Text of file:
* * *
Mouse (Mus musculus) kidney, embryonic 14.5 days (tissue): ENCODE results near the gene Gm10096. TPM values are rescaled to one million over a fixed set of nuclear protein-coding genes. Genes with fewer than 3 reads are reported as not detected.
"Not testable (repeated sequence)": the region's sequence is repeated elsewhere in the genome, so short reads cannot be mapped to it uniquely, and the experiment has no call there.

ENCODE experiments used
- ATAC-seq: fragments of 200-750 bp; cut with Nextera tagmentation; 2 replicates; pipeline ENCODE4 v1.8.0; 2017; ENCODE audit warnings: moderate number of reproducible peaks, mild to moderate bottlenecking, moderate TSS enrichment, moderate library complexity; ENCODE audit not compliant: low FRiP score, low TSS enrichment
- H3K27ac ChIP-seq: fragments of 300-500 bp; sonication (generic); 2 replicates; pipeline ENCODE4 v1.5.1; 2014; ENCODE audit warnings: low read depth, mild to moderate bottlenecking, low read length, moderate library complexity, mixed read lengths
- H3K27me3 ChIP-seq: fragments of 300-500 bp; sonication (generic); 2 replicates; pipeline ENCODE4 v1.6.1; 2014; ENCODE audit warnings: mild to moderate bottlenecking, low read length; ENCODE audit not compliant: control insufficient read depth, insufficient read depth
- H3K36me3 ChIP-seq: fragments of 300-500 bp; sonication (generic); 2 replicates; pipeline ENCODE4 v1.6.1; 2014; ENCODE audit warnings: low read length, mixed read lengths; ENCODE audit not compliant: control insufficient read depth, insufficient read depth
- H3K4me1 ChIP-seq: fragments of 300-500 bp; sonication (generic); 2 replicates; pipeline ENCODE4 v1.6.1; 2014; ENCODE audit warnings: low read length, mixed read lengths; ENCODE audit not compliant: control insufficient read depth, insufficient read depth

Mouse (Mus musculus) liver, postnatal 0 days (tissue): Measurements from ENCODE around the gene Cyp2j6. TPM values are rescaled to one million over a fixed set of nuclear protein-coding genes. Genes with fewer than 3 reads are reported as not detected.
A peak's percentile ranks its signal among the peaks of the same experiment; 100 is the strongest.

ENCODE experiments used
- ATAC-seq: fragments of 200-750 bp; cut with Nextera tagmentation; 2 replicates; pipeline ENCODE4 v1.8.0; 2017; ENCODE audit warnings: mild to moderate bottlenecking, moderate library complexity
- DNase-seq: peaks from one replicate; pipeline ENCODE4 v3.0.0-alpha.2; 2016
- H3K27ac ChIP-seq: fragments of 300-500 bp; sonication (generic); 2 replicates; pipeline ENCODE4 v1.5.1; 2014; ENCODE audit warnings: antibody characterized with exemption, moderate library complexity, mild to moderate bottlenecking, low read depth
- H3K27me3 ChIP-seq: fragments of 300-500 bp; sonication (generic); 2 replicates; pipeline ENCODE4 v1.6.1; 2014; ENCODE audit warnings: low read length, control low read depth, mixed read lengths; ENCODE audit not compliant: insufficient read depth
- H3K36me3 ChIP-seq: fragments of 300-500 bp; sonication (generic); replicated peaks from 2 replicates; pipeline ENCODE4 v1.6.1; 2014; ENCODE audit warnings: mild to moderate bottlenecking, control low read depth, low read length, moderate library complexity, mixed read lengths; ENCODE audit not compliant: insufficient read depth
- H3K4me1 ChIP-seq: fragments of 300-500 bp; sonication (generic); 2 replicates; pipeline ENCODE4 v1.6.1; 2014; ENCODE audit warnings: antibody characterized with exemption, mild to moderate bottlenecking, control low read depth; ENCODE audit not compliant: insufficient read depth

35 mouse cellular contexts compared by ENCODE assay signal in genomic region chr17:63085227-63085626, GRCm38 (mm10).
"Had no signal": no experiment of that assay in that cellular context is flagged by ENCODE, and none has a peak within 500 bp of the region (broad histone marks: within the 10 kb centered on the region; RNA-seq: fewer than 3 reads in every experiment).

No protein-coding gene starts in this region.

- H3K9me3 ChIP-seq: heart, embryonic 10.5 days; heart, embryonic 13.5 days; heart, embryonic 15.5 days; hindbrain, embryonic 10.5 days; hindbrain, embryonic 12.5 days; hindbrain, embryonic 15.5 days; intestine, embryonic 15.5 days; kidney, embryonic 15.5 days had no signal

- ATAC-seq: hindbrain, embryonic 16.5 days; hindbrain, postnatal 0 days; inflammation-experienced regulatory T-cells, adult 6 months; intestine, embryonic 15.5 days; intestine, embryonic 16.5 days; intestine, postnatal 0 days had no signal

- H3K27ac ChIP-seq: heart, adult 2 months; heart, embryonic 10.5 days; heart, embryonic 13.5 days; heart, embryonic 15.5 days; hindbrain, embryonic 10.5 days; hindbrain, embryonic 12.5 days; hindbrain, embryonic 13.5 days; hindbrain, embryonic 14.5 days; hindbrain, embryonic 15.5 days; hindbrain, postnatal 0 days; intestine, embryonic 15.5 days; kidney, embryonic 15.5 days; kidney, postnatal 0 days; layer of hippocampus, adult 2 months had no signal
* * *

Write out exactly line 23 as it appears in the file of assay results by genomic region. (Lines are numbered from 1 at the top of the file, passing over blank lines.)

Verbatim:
- H3K27ac ChIP-seq: heart, adult 2 months; heart, embryonic 10.5 days; heart, embryonic 13.5 days; heart, embryonic 15.5 days; hindbrain, embryonic 10.5 days; hindbrain, embryonic 12.5 days; hindbrain, embryonic 13.5 days; hindbrain, embryonic 14.5 days; hindbrain, embryonic 15.5 days; hindbrain, postnatal 0 days; intestine, embryonic 15.5 days; kidney, embryonic 15.5 days; kidney, postnatal 0 days; layer of hippocampus, adult 2 months had no signal